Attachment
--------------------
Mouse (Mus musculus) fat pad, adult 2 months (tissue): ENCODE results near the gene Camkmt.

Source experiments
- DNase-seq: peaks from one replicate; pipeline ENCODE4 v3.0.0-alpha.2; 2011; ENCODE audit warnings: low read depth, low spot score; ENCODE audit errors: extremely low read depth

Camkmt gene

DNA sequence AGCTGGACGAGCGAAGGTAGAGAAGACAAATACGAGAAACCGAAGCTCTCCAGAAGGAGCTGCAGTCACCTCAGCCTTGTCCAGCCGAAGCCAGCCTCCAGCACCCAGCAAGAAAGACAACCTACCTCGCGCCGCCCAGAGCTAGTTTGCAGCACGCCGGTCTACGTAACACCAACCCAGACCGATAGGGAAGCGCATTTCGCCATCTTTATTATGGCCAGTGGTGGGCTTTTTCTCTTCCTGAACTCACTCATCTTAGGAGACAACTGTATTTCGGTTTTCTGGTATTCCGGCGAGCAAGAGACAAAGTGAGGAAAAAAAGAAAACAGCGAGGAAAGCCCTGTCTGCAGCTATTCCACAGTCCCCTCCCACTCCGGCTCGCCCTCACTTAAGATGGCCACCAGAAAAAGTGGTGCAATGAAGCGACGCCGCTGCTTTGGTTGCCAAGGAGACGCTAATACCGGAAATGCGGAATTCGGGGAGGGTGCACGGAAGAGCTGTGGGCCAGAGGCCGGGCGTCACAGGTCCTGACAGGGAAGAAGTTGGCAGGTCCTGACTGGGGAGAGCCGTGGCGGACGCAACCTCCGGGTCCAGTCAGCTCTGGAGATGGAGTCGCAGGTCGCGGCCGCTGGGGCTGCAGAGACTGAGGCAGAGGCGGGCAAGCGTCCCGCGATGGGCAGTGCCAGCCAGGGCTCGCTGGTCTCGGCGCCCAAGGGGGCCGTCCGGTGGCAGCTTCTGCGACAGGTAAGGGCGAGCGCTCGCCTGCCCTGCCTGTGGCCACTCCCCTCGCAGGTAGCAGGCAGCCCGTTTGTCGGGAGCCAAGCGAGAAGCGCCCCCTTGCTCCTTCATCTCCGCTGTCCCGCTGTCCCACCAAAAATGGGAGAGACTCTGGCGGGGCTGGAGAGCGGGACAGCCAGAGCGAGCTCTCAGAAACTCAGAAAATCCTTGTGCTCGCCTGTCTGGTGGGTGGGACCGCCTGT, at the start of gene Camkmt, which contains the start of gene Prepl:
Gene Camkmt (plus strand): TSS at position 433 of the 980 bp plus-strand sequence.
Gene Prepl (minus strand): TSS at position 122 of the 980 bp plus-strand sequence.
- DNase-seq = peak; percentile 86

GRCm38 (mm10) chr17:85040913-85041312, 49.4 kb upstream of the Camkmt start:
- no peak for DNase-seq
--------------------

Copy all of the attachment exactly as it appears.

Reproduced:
Mouse (Mus musculus) fat pad, adult 2 months (tissue): ENCODE results near the gene Camkmt.

Source experiments
- DNase-seq: peaks from one replicate; pipeline ENCODE4 v3.0.0-alpha.2; 2011; ENCODE audit warnings: low read depth, low spot score; ENCODE audit errors: extremely low read depth

Camkmt gene

DNA sequence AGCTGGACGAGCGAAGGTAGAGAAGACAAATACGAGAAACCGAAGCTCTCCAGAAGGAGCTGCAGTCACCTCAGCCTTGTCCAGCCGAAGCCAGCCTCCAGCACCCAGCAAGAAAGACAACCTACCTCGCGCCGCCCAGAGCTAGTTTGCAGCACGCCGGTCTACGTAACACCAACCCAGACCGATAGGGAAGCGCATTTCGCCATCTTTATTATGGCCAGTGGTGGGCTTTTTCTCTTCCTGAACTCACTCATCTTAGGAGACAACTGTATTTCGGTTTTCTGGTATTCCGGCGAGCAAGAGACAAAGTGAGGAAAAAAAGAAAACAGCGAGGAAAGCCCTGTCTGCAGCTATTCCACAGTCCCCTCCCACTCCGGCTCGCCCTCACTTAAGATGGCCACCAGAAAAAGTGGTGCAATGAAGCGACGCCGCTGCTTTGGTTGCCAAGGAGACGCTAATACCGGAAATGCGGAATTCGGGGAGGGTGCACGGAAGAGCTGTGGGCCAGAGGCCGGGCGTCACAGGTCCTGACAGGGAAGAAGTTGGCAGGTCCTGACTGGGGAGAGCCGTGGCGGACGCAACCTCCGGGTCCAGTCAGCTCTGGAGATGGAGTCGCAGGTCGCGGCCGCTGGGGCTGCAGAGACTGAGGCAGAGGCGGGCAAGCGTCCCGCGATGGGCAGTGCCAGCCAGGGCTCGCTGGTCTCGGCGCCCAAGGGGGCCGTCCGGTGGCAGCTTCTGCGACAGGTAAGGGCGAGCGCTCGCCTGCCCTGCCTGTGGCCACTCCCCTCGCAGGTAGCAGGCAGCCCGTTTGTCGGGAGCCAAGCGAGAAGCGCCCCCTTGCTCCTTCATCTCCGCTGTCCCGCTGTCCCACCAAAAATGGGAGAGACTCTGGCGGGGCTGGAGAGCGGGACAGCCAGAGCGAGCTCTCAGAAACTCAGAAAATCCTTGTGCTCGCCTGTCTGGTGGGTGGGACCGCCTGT, at the start of gene Camkmt, which contains the start of gene Prepl:
Gene Camkmt (plus strand): TSS at position 433 of the 980 bp plus-strand sequence.
Gene Prepl (minus strand): TSS at position 122 of the 980 bp plus-strand sequence.
- DNase-seq = peak; percentile 86

GRCm38 (mm10) chr17:85040913-85041312, 49.4 kb upstream of the Camkmt start:
- no peak for DNase-seq